Awareness is the first step. But it’s not enough. The question I often hear is, I know my biases. So now what? This is where cultural intelligence (skills) comes in. And then teams need to develop a strategy for using a fusion of their cultural differences to drive innovative results. Together, these solutions offer a fresh, sophisticated way of approaching diversity.

Q: How did you discover the 5D Process for Culturally Intelligent Innovation?

A: As both a researcher and business leader, I’ve been helped immensely by the work of people like Clay Christiansen on disruptive innovation and the innovation models that come from Stanford’s d school. These models together with our research on cultural intelligence are what led to the discovery of the 5D process for culturally intelligent innovation.

The process includes the kinds of things included in most books and models on innovation, such as identifying a pain point, coming up with a solution to relieve that pain, and designing with the end-user in mind. What we wanted to discover however, was how those consistent innovation practices need to be adapted for a culturally diverse team of innovators or users.

For example, Jeff Bezos insists that high level meetings at Amazon include an empty chair, which represents the customer. Apart from cultural intelligence, you might assume a customer wants what you want. But by using the 5D process, a team can design for a diversity of customers. And if the room already includes a diverse team, that’s all the better because it provides built-in insights around what the customers represented by the empty chair want.

Q: What is the number one issue that derails diverse teams and how can it be overcome?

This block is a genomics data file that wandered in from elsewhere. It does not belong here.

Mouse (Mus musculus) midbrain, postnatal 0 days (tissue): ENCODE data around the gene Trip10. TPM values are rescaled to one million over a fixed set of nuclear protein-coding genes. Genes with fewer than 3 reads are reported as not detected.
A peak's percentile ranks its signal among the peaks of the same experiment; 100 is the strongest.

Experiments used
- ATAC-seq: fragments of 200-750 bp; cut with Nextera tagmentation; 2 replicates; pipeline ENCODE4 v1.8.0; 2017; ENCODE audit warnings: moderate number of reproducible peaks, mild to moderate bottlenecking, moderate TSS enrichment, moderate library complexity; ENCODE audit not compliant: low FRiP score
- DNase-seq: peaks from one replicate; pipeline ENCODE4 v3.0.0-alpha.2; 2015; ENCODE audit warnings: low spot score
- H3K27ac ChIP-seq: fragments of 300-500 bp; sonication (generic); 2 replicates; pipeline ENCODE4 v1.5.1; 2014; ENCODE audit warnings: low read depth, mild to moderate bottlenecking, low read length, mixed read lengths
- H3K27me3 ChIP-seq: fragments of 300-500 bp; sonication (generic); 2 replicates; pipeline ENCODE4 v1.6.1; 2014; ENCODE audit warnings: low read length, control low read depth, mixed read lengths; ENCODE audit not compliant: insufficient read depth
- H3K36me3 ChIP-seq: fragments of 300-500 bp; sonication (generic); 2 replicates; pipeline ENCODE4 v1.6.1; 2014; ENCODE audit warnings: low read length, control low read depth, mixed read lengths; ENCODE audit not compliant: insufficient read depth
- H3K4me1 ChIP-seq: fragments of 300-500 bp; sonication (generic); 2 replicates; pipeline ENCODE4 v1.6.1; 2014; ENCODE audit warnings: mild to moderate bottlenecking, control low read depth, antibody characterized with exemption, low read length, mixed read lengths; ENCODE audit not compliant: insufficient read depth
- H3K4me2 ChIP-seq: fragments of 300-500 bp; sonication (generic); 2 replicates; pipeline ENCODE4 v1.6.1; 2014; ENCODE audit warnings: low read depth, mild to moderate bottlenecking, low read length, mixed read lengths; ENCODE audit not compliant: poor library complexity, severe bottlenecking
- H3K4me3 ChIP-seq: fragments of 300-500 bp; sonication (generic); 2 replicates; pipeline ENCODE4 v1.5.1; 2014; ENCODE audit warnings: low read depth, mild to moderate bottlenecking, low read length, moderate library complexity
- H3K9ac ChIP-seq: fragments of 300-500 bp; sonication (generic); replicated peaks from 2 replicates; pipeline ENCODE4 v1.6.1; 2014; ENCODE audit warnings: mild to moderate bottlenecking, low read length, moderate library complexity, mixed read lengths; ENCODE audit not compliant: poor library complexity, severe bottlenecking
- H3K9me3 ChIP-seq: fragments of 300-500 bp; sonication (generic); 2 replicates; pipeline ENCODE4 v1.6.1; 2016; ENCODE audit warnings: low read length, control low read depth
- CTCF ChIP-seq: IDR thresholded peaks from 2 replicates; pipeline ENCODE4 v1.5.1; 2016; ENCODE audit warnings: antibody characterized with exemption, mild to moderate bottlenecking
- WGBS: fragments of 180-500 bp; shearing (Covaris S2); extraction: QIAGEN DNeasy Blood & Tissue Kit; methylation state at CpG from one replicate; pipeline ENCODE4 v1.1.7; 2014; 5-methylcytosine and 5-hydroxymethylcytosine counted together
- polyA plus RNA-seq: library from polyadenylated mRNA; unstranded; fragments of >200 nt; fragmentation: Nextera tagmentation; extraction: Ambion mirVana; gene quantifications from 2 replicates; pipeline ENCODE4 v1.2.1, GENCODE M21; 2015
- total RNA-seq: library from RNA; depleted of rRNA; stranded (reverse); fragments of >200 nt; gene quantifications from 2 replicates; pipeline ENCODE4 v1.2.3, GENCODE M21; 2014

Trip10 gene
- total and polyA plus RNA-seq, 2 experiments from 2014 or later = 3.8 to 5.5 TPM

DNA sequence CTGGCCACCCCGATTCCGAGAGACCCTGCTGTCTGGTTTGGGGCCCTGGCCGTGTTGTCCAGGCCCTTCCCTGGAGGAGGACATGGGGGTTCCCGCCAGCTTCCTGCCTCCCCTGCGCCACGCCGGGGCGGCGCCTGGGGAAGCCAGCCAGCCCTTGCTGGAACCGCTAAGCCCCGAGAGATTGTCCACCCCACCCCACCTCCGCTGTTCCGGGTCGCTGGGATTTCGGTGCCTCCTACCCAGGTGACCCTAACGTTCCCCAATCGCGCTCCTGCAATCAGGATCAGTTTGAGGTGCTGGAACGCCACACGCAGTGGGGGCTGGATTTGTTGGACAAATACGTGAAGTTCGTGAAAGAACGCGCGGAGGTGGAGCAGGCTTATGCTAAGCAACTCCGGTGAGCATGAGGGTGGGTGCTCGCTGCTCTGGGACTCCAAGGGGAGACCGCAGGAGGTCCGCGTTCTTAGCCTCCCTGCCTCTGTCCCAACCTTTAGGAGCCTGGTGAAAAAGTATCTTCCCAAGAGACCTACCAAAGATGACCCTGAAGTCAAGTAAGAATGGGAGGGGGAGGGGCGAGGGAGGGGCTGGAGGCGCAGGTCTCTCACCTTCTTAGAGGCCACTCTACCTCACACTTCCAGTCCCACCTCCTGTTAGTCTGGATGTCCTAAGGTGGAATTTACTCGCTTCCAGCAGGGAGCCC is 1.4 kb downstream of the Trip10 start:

A: I think it’s the absence of a strategy for how to effectively address and use the diversity on the team. By nature, we’re attracted and drawn to people who think and act like we do so without an intentional strategy to lean into and use the differences on a team, they inevitably create conflict and gridlock.

An effective strategy begins with looking at the two forms of diversity that most powerfully influence what happens on a team—visible diversity and underrepresentation. Instead of being afraid to name the differences, a culturally intelligent strategy explicitly identifies the differences and then creates processes that minimize the interpersonal conflict that ensues from the differences and maximize the informational diversity from the team.

Apart from a strategy for how to effectively use your diversity, it’s unlikely the diversity will lead to innovation and may actually work against it.

Q: In your opinion, which companies are getting it right and how can others learn from them?

A: No leader or company gets it right all the time. In fact, mistakes are one of the best ways to improve cultural intelligence and come up with innovative solutions. But our research has uncovered dozens of companies that have worked hard at developing a strategy for culturally intelligent innovation. Several of them are featured throughout the book including Google, IKEA, Coca-Cola, Qatar Airways, and Novartis.

Novartis uses their employee resource groups to effectively design medications for culturally diverse patients. In the world of finance, you have CEOs like Ajay Banga (MasterCard) and Brian Moynihan (Bank of America) who personally chair their companies’ diversity and inclusion councils because they believe there’s a direct link between their diversity efforts internally and customer satisfaction. And despite the diversity challenges facing most tech companies, Jack Ma, founder of Alibaba, says, “One of the secret sauces for Alibaba’s success is that we have a lot of women.” Women hold 47 percent of all jobs at Alibaba and 33 percent of all senior positions.